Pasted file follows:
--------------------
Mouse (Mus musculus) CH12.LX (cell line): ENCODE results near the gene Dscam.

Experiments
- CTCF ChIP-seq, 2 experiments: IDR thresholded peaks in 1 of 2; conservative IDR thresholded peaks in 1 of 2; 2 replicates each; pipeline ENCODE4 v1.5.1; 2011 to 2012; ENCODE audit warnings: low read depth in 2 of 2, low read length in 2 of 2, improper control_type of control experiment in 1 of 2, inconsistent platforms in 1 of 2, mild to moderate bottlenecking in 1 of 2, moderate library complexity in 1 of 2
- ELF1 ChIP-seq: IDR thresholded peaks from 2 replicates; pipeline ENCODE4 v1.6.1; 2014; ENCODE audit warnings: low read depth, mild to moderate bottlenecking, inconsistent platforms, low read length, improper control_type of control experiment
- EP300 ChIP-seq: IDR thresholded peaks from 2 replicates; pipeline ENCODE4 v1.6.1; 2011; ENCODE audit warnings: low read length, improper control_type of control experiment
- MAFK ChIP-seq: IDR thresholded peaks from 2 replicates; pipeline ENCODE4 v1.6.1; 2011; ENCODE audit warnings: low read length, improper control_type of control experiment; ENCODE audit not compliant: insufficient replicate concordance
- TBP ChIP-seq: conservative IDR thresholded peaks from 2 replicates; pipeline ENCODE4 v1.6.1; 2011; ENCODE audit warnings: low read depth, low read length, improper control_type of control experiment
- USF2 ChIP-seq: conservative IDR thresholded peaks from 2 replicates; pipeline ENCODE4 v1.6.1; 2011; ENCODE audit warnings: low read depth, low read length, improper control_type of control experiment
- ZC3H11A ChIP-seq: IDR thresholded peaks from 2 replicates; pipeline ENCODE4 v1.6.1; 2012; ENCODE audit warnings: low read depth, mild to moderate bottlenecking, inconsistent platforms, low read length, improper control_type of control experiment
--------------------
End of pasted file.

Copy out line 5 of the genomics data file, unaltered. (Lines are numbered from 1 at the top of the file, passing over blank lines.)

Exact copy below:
- EP300 ChIP-seq: IDR thresholded peaks from 2 replicates; pipeline ENCODE4 v1.6.1; 2011; ENCODE audit warnings: low read length, improper control_type of control experiment